When he's done he sits back, spent. Harvey, who up until now has been inspecting the trachodon bone, yells, "WHATTA SPECIMEN!" But Burroughs is gone again. The appearance of dinosaurs here, in this gold-colored room, in this Sears, Roebuck house, on this applepie block, in this idyllic Kansan town, has set the thin man brooding. So lost in the fireworks of his mind, the body subsists on methadone and caviar. And now as the body fades, it's become an issue of bones. His loss has no end but for the bones.

"Dr. Senegal," says Burroughs, "what good has possibly come from this century?" Harvey swivels in his seat, assuming that another physician has arrived, then realizes that Burroughs is now addressing him as Dr. Senegal. He makes a show of deep consideration.

"WAY-ELL, THERE HAVE BEEN REAL IMPROVEMENTS IN MENTAL HEALTH."

"Chemical improvements?"

"NOT JUST CHEMICAL--"

But then Burroughs interrupts. "No, Doctor, nothing good will come from the End. More of a police state. More crime. More attacks on queers. I hope not to be here for it."

And he won't be. In a few months he'll be dead. But now, he's bewildered, jigging to some distant music in his mind. Since we haven't planned to stay for dinner, we get ready to leave, though once he's gotten started on the End, Burroughs has much to say. Computer chips lodged in the brains of newborn infants, poets lynched in the trees along magnolia-lined driveways to Corporate Headquarters, a howling pandemonium of neo-Nazis, hip-hop brothers, born-agains, and Black Muslims all getting to know one another in the city streets of America with automatic weapons. It appears Harvey has never considered the matter from this angle, and seems a bit stunned. But then Wayne intervenes.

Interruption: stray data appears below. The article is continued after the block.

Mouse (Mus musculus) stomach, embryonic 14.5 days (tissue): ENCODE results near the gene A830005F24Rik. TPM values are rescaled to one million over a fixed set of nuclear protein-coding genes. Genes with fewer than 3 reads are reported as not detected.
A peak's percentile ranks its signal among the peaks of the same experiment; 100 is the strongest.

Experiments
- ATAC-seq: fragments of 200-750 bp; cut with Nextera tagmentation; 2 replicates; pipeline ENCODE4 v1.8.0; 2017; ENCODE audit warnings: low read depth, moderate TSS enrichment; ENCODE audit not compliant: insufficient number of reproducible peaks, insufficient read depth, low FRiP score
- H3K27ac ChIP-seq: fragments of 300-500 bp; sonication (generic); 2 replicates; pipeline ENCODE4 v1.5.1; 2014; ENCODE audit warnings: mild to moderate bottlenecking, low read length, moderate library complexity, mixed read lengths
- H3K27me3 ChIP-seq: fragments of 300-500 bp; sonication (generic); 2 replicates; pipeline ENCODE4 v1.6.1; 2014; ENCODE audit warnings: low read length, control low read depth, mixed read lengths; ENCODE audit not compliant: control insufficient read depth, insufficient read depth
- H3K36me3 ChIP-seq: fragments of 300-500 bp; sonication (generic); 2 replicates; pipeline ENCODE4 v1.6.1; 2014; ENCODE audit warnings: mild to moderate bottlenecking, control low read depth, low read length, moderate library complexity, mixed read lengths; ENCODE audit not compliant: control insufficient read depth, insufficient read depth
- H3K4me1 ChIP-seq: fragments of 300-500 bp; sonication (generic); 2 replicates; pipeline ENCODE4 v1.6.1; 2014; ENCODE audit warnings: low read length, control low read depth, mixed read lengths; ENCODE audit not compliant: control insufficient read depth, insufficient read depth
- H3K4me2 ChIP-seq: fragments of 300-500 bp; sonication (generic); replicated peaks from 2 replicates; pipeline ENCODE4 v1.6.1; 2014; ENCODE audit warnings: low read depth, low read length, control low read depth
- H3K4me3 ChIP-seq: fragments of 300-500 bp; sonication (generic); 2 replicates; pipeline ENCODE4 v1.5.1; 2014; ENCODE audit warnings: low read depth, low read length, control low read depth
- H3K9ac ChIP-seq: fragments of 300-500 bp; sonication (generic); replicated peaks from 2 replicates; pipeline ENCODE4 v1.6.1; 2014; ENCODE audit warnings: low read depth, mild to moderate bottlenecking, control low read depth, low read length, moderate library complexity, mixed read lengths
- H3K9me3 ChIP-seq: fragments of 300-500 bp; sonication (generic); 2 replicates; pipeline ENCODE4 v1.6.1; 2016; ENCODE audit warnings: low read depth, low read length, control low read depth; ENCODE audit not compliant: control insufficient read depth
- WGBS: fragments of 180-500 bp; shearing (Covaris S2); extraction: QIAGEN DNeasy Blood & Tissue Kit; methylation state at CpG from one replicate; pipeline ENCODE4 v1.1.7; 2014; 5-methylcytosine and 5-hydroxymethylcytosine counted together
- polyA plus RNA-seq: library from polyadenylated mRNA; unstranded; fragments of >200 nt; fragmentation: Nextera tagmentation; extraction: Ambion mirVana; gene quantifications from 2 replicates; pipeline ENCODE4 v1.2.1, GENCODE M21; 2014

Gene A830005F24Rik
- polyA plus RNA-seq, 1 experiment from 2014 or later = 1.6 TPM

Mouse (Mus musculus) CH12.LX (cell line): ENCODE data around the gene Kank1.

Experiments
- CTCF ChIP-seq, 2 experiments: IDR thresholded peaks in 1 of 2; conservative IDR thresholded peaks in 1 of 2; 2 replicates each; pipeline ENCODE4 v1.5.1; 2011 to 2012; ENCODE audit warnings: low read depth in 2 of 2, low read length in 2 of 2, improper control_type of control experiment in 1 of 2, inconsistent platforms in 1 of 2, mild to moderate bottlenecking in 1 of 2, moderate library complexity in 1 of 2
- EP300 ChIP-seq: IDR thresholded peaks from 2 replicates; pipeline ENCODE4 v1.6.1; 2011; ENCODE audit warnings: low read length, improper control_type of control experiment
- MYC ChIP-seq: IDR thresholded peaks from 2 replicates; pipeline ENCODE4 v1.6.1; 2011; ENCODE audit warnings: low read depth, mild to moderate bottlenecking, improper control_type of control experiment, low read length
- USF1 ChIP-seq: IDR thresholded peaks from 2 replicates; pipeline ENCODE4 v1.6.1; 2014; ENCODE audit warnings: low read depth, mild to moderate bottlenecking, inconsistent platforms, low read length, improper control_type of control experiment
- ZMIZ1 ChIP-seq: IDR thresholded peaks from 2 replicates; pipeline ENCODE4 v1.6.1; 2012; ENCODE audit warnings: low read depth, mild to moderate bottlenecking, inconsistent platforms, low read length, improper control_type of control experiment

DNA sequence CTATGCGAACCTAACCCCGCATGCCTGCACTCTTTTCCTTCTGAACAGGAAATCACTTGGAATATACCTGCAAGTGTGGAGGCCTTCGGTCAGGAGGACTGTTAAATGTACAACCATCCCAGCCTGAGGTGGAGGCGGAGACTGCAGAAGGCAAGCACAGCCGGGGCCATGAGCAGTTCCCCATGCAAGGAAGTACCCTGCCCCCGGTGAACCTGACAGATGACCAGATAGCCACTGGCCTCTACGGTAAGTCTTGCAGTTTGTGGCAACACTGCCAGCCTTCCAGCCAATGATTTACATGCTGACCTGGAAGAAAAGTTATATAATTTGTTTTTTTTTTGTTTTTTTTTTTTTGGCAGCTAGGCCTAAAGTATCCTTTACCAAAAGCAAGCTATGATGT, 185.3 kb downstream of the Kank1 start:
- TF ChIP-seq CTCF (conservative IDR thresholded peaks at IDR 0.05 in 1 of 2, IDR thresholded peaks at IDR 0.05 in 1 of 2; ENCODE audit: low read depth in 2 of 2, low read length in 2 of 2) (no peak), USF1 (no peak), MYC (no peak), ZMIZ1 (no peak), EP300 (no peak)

"Ah, William," he says fondly, "it won't be that bad." He helps Burroughs from the Dynachair and then Burroughs leads us to the front door. On the tippy front porch, finally, Harvey and Burroughs face each other for a good-bye. The writer lowers his voice and delivers a farewell chestnut, one that Harvey receives with a knowing nod, though it isn't clear he actually hears it.

"What keeps the old alive, Dr. Senegal," whispers Burroughs, "is that we learn to be evil."

And then we are out in the night, in a downpour, Harvey trundling toward the car for what feels like a small eternity. Behind him, Burroughs sways, curling and unfurling his arms like elephant trunks, then assumes a position of Buddhist prayer--pale, delirious, still.

 
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Excerpted from Driving Mr. Albert by Michael Paterniti. Copyright © 2000 by Michael Paterniti. Excerpted by permission of Bantam Dell, a division of Random House. All rights reserved. No part of this excerpt may be reproduced or reprinted without permission in writing from the publisher.